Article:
screen well (unadjusted numbers show a high multiple and leverage ratio) and investor aversion to the
Company’s low margins lead to the overlooking of its asset base. Meanwhile, the aforementioned
improvements have created a sightline to margin expansion and higher returns. The market has given
them little credit for these endeavors but shareholders should be rewarded as these factors manifest
themselves further in the financials. While the Company does generate low margins, it has an attractive
FCF profile primarily due to low maintenance capex (with ample existing capacity available).
BXC is currently trading at 6.0x pro forma LTM EBITDA. Its closest publicly-traded peer HBP trades at over
12x adjusted EBITDA while almost all building products companies are trading above 10x EBITDA. 8-10x
EBITDA equates to $65-100 per BXC share or 75-160% upside from current. Regardless of peer
valuations, BXC’s 4.3x pro forma LTM cash EPS multiple (over a 20% FCF yield to the equity) is way too
low. These current multiples also do not factor in any margin improvement, revenue growth or ascribe
any value to its real estate assets. Investors derive downside protection from BXC’s relatively large asset
- Housing and Lumber Exposure: BXC’s revenue is approximately 90% correlated with US single family
housing starts so a downturn in the building industry would impact the business. However, in the event
of such a decline the Company can rapidly reduce inventory (inventory is liquid and typically turned
every month) and increase FCF. The current management team’s level of experience should serve as a
mitigant. During the financial crisis while at the helm of Euramax, CEO Lewis actually managed to
expand margins despite the challenging environment. At BXC’s current depressed multiple investors are
not paying for any upside in starts. The Company seeks to minimize its exposure to commodity lumber
and turn inventory as fast as possible. DSOs have improved to 30 days so BXC does have some exposure
to price fluctuations but it is relatively modest. A single-name building products or housing ETF short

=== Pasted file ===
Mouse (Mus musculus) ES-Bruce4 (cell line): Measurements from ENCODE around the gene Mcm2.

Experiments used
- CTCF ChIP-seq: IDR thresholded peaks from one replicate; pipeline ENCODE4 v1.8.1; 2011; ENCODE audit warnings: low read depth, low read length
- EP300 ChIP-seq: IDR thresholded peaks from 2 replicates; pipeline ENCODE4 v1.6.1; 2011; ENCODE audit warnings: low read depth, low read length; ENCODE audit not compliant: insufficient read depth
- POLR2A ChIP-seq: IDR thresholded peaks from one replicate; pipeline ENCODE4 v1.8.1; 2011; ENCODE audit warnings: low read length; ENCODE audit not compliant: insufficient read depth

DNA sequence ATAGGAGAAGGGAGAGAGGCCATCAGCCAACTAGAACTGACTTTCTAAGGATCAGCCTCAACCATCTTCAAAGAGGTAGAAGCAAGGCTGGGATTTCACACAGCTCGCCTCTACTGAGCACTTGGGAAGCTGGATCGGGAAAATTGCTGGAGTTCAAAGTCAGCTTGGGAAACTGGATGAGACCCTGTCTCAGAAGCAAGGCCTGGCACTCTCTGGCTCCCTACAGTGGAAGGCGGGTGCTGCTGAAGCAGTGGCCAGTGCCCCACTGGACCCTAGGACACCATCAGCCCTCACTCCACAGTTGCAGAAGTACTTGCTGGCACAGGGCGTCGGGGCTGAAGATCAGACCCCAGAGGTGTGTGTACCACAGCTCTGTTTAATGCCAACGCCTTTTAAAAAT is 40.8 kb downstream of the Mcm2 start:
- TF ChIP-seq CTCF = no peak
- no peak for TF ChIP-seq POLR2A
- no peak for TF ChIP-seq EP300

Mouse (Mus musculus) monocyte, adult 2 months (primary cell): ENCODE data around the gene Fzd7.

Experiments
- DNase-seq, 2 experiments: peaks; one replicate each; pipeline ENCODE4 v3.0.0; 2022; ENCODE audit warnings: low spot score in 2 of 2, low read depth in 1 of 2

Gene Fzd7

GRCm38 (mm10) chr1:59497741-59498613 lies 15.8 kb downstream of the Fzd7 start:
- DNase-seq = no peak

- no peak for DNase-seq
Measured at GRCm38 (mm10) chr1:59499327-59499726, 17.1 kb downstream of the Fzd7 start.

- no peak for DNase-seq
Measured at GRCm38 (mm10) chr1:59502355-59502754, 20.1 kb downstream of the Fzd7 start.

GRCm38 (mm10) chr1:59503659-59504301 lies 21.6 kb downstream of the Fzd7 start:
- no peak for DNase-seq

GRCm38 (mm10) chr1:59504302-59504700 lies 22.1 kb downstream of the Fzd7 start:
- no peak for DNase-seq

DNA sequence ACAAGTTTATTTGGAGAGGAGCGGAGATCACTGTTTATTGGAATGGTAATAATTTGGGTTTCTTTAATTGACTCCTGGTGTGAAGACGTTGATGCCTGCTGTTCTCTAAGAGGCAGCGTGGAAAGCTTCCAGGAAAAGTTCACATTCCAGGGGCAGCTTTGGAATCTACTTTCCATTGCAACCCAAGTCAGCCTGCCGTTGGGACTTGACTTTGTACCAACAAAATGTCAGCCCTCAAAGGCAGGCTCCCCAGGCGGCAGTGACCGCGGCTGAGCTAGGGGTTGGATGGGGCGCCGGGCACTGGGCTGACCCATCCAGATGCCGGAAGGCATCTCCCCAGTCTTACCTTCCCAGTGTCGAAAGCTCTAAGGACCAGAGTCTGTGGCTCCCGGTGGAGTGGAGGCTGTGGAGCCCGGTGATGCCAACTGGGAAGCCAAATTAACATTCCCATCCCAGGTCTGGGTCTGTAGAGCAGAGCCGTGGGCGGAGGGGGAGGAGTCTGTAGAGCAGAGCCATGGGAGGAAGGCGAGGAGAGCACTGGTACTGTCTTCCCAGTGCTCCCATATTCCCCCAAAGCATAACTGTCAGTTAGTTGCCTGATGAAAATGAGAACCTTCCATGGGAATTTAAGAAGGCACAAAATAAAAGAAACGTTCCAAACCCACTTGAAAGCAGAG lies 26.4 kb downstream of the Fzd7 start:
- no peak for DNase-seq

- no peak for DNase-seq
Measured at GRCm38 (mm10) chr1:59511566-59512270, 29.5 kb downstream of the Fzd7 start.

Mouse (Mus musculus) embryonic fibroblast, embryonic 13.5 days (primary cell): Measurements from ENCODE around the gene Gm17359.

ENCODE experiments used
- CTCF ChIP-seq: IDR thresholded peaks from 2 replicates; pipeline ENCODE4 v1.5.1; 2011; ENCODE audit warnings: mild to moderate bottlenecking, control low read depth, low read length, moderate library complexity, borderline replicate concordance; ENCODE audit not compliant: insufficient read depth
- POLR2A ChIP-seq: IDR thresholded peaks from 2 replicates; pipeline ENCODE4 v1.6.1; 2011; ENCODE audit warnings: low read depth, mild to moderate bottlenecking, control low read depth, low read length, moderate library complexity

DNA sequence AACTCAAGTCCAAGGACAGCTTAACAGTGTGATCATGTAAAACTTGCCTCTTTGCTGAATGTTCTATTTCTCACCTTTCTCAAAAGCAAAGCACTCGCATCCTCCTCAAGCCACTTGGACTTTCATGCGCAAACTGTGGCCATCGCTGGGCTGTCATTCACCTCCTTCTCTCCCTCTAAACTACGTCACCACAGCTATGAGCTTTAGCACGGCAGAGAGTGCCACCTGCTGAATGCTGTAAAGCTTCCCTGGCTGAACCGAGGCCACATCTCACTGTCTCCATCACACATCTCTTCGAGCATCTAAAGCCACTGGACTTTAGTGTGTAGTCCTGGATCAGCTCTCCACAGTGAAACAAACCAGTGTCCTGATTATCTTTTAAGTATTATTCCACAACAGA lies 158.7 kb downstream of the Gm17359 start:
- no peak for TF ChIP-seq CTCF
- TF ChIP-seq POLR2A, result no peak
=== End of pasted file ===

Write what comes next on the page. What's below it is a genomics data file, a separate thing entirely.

could be used to offset housing exposure.
- Merger Integration: All indications so far suggest the integration is on-track as anticipated. Earlier this
month Cedar Creek’s audit came back clean. Even if they only realize a fraction of the cost synergies, the
stock is cheap.
- Leverage: BXC will have four turns of pro forma leverage. This is down from a leverage ratio of 8x at the
end of 2017. While optically still high, it will get paid down in fairly short order through FCF and asset
sales. The structure of the debt is also worth noting as the ABL is secured by liquid inventory thus is
somewhat more akin to a payable than for instance term debt.


I do not hold a position with the issuer such as employment, directorship, or consultancy.
I and/or others I advise hold a material investment in the issuer's securities.


1) Reporting of combined Q2 financials and an update on the integration process in August

2) Continued monetization of its 33 owned warehouses illuminating the value of its assets and going toward debt paydown (targeted leverage ratio reduction from 4x to 2.5x over the next year)

3) Increased institutional awareness from expanded corporate communication and sell-side initiations by Wells Fargo, BTIG and likely others

4) Ongoing operational improvements converting to financial performance